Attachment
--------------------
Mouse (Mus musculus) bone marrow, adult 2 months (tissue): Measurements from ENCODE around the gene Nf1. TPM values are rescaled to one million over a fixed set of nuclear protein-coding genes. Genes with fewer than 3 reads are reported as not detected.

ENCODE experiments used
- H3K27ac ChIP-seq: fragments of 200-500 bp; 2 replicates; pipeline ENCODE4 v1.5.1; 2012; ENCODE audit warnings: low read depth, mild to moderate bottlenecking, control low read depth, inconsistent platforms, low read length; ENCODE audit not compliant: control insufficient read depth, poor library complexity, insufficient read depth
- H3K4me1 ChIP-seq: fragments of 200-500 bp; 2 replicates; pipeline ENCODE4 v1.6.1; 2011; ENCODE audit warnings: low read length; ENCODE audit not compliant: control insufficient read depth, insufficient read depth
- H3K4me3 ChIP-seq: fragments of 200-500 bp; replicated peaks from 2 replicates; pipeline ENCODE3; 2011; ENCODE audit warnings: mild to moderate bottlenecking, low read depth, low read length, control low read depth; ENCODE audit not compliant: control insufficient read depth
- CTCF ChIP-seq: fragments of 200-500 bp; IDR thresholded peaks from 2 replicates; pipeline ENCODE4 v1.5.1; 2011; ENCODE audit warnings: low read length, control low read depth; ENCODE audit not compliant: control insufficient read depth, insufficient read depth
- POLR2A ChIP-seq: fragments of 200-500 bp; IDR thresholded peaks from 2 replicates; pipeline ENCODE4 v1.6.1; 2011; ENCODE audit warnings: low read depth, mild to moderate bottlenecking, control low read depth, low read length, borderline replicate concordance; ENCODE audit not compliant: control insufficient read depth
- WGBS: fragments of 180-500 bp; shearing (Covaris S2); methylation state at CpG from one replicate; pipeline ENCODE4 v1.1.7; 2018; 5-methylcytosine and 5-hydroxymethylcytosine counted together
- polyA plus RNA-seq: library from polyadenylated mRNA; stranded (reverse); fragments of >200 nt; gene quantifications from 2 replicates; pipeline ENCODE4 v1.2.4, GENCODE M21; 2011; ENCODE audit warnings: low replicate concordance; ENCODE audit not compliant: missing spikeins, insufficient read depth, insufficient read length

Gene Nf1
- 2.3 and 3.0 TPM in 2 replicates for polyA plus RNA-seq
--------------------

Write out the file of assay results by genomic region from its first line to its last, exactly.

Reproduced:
Mouse (Mus musculus) bone marrow, adult 2 months (tissue): Measurements from ENCODE around the gene Nf1. TPM values are rescaled to one million over a fixed set of nuclear protein-coding genes. Genes with fewer than 3 reads are reported as not detected.

ENCODE experiments used
- H3K27ac ChIP-seq: fragments of 200-500 bp; 2 replicates; pipeline ENCODE4 v1.5.1; 2012; ENCODE audit warnings: low read depth, mild to moderate bottlenecking, control low read depth, inconsistent platforms, low read length; ENCODE audit not compliant: control insufficient read depth, poor library complexity, insufficient read depth
- H3K4me1 ChIP-seq: fragments of 200-500 bp; 2 replicates; pipeline ENCODE4 v1.6.1; 2011; ENCODE audit warnings: low read length; ENCODE audit not compliant: control insufficient read depth, insufficient read depth
- H3K4me3 ChIP-seq: fragments of 200-500 bp; replicated peaks from 2 replicates; pipeline ENCODE3; 2011; ENCODE audit warnings: mild to moderate bottlenecking, low read depth, low read length, control low read depth; ENCODE audit not compliant: control insufficient read depth
- CTCF ChIP-seq: fragments of 200-500 bp; IDR thresholded peaks from 2 replicates; pipeline ENCODE4 v1.5.1; 2011; ENCODE audit warnings: low read length, control low read depth; ENCODE audit not compliant: control insufficient read depth, insufficient read depth
- POLR2A ChIP-seq: fragments of 200-500 bp; IDR thresholded peaks from 2 replicates; pipeline ENCODE4 v1.6.1; 2011; ENCODE audit warnings: low read depth, mild to moderate bottlenecking, control low read depth, low read length, borderline replicate concordance; ENCODE audit not compliant: control insufficient read depth
- WGBS: fragments of 180-500 bp; shearing (Covaris S2); methylation state at CpG from one replicate; pipeline ENCODE4 v1.1.7; 2018; 5-methylcytosine and 5-hydroxymethylcytosine counted together
- polyA plus RNA-seq: library from polyadenylated mRNA; stranded (reverse); fragments of >200 nt; gene quantifications from 2 replicates; pipeline ENCODE4 v1.2.4, GENCODE M21; 2011; ENCODE audit warnings: low replicate concordance; ENCODE audit not compliant: missing spikeins, insufficient read depth, insufficient read length

Gene Nf1
- 2.3 and 3.0 TPM in 2 replicates for polyA plus RNA-seq